Life after prison support for African Australians through the practice of Ubuntu
The population of African Australians in Victorian prisons has been increasing over the past few years. Yet, there is little understanding or practice knowledge about the sociocultural barriers they face, both in prison and in the community following their release. In this presentation, we will draw on findings of a research project on the post-release support needs of African Australians, aged 16 years and over, released from custody in Victoria. The focus will be on the role of family and community, and how the African concept of Ubuntu – the principle of interdependence, connectedness and common humanity, which is captured in the saying ‘I am because we are’ – may be practised to provide support to life after prison for African Australians. We will also consider what we might learn, more broadly, from thinking about how we can practice cultural competency when supporting prisoners who are faced with challenges of reconnecting with community following their release from custody.
The University of Melbourne
Dr Gerald Onsando is an active member of the African community in Victoria and an experienced researcher and program evaluator. He has significant experience in engaging with African communities in sociocultural, leadership, research, and evaluation contexts. Dr Onsando has published widely and presented research findings about African communities’ resettlement outcomes in Australia, including undertaking a research consultancy about ‘Experiences and perspectives of African prisoners in Victoria’.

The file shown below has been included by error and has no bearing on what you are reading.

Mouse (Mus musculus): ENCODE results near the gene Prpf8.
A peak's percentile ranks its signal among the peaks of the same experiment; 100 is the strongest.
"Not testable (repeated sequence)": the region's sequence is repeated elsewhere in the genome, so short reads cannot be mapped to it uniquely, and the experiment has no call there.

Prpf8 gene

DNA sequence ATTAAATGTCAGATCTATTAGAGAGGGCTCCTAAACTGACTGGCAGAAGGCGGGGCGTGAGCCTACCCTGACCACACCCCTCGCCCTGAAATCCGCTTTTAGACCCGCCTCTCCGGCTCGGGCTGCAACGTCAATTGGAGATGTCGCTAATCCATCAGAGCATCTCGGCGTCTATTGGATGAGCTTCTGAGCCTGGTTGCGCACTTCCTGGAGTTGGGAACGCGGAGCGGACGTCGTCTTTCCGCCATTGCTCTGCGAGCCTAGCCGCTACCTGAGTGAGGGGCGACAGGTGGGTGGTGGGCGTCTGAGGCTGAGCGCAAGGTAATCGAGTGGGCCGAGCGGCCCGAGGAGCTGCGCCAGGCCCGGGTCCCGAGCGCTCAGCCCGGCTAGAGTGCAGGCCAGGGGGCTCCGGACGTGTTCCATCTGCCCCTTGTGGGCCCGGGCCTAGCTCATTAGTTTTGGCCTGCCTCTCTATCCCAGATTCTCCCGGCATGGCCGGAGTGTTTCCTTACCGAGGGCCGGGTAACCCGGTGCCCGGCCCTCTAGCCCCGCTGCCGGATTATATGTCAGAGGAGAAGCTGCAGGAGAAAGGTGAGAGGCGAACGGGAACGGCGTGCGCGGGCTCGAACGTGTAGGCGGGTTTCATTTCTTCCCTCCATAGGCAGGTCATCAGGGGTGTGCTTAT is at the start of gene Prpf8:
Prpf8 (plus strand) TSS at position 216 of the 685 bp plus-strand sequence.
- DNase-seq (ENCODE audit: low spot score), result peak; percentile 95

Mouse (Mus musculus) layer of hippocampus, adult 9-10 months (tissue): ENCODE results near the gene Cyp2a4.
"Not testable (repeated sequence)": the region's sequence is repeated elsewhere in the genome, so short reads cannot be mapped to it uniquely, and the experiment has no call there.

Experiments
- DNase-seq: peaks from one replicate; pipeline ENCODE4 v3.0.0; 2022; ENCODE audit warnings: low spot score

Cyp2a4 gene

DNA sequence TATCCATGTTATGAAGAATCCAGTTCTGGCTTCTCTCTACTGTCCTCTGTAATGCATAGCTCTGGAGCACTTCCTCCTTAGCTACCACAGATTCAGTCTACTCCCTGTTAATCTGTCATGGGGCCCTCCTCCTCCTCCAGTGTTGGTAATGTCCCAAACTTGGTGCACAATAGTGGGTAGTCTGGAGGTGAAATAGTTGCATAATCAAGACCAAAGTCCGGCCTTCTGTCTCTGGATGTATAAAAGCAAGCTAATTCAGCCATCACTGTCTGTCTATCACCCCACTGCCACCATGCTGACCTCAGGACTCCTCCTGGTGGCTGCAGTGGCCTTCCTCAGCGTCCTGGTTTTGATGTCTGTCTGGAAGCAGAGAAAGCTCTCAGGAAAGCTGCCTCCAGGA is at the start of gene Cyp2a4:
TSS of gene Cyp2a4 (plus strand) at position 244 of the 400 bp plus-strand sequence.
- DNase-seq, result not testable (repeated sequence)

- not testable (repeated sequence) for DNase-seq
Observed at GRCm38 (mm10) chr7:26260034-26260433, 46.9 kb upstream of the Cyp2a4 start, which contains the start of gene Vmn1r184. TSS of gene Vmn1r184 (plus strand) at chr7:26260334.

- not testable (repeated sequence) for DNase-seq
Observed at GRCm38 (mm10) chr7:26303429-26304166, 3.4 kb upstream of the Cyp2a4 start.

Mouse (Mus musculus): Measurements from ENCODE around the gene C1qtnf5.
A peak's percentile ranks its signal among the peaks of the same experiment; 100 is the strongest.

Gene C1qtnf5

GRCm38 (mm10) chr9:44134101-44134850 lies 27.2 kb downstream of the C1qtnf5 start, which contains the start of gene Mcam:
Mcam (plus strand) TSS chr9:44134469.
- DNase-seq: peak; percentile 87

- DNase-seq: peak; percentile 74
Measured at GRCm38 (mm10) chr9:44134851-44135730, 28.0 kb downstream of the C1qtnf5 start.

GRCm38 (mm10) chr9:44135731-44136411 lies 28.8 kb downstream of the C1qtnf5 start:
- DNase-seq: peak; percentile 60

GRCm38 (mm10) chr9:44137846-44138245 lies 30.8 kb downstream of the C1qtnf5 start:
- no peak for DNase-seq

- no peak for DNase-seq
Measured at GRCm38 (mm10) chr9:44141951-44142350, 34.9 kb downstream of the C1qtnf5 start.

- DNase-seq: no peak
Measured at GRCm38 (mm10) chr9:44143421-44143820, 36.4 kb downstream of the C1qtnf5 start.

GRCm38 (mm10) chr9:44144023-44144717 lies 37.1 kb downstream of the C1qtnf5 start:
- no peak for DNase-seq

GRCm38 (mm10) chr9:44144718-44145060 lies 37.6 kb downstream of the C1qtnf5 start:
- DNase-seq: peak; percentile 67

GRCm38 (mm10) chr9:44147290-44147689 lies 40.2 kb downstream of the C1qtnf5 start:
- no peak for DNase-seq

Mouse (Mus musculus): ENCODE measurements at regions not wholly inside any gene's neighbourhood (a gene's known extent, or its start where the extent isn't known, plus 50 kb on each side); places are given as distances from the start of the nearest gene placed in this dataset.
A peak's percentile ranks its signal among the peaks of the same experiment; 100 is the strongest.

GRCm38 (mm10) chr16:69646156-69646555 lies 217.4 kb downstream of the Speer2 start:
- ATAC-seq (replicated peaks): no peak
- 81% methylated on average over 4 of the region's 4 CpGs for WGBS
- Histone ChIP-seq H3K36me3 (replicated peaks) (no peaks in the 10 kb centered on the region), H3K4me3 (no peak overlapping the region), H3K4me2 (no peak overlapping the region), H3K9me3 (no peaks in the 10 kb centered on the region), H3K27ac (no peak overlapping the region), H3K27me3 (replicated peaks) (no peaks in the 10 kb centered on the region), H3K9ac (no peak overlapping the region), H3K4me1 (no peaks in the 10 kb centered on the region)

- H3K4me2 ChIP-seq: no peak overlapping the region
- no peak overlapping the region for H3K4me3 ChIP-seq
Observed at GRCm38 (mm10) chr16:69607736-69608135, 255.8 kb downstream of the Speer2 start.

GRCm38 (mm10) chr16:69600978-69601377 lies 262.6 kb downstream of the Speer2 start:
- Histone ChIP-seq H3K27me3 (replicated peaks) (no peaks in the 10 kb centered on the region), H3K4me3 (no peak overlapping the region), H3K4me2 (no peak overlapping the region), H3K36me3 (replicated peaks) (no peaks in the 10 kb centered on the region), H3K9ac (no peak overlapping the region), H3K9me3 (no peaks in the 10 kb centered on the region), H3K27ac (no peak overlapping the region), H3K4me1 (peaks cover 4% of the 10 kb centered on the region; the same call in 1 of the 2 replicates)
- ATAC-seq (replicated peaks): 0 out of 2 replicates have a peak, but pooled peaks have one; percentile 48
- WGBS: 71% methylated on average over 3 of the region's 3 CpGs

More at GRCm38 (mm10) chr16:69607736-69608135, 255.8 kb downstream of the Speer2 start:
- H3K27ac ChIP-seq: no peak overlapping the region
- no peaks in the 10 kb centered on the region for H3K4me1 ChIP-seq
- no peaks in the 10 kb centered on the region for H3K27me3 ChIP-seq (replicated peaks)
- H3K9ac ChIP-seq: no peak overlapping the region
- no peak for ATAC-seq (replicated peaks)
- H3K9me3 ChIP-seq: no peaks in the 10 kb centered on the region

The University of Melbourne
NHMRC Early Career Fellow
Dr Greg Armstrong is an experienced mental health and drug & alcohol researcher based at the Nossal Institute for Global Health, currently funded by an NHMRC Early Career Fellowship. Dr Armstrong has undertaken extensive community-based research in Asia and for several years in sub-Saharan Africa as an evaluation consultant for the Australia Africa Community Engagement Scheme funded by Department of Foreign Affairs and Trade. He is supporting several research projects looking at migrant, refugee and Indigenous health in Australia and his drug misuse research has given him frequent exposure to populations involved with a history of incarceration.
Australian and African Foundation for Retention and Opportunity (AAFRO)
Founder of AAFRO
Mr Mamadou Diamanka is a Westpac Social Change Fellowship recipient and an active community leader. Mr Diamanka engages with governments, non-governmental organisations, and a diversity of local and international stakeholders to run a range of innovative programs for young people designed to assist them in acquiring life-skills that help them in the transition to work or further education. One of AAFRO’s key objective is to combat socioeconomic disadvantage and unemployment in order to assist African Australian families to fully participate in Australian society.